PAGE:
Photo Credit: Jewish Press

The wedding of the Rebbe and the Rebbetzin took place on the 14th day of Kislev, 5689 (1928). Their marriage was celebrated in Warsaw, Poland.

On the day preceding the wedding, thousands of Jews flocked to the railway station in Warsaw to welcome Chaya Mushka’s father, Rabbi Yosef Yitzchak, the Rebbe Rayyatz, and his family. During that period, a multitude of chassidim hailing from all of Poland, Lithuania, Russia and other places arrived for the historic wedding.


Hundreds of miles away, in Dnepropetrovsk (Yekatrinaslav), Russia, another wedding celebration was taking place. The Rebbe’s parents, Rabbi Levi Yitzchak and Rebbetzin Chana, unable to attend in person, organized a festive meal and farbrengen in their own house, to which hundreds of local Jews flocked.

On the 14th of Kislev, 5714, 25 years later, the Rebbe said: “This is the day that bound me to you, and you to me…”

Escaping the Nazi onslaught, in 1941, the Rebbe and the Rebbetzin boarded the Serpa Pinto and set sail from Lisbon, Portugal for the United States of America.

On the 28th of Sivan, 1941, they arrived safely on the shores of America.

It is well known that in 1950, upon the passing of the Rebbe Rayyatz, leadership of the worldwide Chabad-Lubavitch movement passed to the Rebbe. Less well known is the fact that despite the Rebbe’s initial adamant refusal to accept the mantle, it was his wife, the Rebbetzin, who, notwithstanding the great personal sacrifice on her part that this would entail, finally prevailed upon him to accept the position with all its public and private hardships. She was steadfast: It is simply unthinkable that her father’s 30 years of total self-sacrifice and accomplishment should, G-d-forbid, come to naught.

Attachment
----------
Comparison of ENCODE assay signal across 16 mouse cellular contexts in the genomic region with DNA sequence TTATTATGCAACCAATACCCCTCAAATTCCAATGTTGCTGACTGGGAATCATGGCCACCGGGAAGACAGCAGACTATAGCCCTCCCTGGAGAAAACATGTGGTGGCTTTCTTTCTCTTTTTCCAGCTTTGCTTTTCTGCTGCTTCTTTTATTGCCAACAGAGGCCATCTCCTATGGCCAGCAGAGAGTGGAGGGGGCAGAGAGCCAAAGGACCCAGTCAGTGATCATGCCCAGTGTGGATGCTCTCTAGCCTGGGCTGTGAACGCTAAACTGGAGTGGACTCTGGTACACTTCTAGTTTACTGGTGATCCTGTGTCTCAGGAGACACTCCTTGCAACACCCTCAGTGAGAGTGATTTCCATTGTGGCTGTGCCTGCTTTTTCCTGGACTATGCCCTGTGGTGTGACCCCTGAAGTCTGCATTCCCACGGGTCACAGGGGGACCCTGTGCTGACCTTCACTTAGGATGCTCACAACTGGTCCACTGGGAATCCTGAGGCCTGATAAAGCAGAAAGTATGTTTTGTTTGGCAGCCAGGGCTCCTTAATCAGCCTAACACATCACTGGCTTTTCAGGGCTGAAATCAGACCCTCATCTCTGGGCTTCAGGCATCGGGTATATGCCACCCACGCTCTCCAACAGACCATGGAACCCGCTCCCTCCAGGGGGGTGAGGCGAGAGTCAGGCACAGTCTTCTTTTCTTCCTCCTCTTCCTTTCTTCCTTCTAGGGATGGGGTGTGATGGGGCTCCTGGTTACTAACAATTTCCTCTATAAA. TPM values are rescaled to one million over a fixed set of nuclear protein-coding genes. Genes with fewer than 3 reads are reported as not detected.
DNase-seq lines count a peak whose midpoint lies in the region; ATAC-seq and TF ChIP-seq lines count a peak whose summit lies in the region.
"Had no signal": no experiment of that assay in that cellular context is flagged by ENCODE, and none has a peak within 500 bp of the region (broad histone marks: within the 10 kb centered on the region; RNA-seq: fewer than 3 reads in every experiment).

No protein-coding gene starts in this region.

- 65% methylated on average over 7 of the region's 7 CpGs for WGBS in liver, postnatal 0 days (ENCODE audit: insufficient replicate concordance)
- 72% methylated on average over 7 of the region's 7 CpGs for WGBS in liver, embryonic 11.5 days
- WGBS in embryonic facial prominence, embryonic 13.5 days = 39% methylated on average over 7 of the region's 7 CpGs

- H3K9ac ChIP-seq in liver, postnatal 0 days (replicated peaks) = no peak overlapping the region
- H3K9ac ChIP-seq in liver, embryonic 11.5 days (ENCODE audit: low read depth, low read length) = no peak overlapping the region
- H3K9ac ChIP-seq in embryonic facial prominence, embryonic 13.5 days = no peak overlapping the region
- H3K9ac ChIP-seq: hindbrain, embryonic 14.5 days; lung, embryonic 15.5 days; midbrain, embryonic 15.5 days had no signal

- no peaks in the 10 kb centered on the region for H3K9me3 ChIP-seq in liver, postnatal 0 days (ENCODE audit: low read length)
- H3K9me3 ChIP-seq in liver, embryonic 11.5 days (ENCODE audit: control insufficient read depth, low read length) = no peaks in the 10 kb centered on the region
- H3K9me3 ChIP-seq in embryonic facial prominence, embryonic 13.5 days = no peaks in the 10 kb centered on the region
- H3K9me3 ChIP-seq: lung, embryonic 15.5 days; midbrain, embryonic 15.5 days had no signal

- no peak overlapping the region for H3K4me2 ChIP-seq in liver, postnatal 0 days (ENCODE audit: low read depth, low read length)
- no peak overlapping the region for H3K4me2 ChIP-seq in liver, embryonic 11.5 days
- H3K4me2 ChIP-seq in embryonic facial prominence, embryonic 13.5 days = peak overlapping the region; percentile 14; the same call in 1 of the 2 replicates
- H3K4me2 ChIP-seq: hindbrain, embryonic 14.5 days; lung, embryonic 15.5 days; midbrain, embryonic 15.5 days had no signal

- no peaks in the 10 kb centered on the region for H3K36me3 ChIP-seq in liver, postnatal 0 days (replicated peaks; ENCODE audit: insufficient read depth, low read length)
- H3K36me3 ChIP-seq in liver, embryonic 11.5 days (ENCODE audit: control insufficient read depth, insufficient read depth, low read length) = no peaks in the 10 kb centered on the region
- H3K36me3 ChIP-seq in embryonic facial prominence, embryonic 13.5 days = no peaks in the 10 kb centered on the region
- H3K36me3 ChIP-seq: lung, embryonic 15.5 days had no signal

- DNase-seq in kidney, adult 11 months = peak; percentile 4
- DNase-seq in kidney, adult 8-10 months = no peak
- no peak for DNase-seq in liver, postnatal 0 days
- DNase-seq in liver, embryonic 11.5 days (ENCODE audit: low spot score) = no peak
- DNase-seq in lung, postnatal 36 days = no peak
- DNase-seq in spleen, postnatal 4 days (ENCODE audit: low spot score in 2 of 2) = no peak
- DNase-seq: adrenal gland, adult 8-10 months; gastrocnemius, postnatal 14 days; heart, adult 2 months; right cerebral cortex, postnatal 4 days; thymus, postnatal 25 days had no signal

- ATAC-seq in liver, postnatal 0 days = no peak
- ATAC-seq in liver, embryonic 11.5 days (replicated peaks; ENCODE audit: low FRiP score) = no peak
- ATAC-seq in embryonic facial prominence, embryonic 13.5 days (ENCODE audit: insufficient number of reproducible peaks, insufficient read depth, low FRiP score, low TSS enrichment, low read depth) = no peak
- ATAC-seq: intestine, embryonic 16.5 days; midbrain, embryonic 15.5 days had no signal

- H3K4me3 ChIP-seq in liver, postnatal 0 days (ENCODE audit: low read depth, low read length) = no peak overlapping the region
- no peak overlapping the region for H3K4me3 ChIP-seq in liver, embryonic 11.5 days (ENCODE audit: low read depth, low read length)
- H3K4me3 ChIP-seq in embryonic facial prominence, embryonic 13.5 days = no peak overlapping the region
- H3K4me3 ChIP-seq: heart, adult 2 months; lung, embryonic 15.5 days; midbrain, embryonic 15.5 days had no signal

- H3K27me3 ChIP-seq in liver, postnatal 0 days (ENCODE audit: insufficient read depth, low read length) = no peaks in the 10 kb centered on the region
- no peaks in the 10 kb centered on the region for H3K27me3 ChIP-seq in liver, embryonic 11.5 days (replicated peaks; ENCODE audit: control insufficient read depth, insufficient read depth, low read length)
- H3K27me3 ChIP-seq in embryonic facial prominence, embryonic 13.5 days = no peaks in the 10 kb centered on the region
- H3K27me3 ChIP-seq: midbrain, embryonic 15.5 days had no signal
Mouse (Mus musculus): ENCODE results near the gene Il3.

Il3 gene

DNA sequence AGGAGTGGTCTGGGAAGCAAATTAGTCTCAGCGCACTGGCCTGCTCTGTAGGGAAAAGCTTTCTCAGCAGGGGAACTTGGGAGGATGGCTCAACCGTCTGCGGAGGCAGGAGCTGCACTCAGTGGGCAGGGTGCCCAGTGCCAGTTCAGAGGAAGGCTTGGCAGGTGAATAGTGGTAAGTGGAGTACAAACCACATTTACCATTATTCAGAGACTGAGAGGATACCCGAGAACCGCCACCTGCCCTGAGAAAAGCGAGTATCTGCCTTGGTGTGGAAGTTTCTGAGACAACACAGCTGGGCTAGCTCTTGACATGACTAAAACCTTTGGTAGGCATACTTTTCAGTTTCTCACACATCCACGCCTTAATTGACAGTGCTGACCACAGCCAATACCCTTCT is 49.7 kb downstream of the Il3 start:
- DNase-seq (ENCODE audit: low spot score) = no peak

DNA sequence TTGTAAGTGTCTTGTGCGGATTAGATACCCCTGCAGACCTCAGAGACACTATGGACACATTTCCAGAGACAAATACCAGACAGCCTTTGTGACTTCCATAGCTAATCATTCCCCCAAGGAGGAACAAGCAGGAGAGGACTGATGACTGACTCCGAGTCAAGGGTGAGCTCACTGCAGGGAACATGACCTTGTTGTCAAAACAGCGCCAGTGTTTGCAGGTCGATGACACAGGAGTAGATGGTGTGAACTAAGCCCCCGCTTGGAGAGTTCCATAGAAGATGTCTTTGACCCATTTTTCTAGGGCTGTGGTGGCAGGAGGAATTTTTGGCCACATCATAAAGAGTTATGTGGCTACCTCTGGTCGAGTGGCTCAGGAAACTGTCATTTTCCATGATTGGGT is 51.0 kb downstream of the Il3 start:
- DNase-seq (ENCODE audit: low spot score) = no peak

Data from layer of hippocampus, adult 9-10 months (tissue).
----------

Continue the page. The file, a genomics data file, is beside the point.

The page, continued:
As a born princess, Rebbetzin Chaya Mushka carried the mantle of her revered and exalted position in a most humble and unpretentious fashion. All her life she fulfilled the ideal of the Psalmist, “The entire honor of a king’s daughter is within.” When calling the Rebbe’s office at “770,” or calling a high school girl ill in her dormitory, she always referred to herself simply as: “Mrs. Schneerson from President Street.”

The Rebbetzin saw her role as one wholly devoted to the Rebbe. Even when the Rebbetzin relayed advice to those seeking the Rebbe’s guidance through her, she would repeat the words with precision, making sure that it was understood exactly as the Rebbe intended.

To put it simply: The Rebbetzin was the Rebbe’s first and greatest chassida.


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Rabbi Shmuel M. Butman is director of the Lubavitch Youth Organization. He can be reached at [email protected].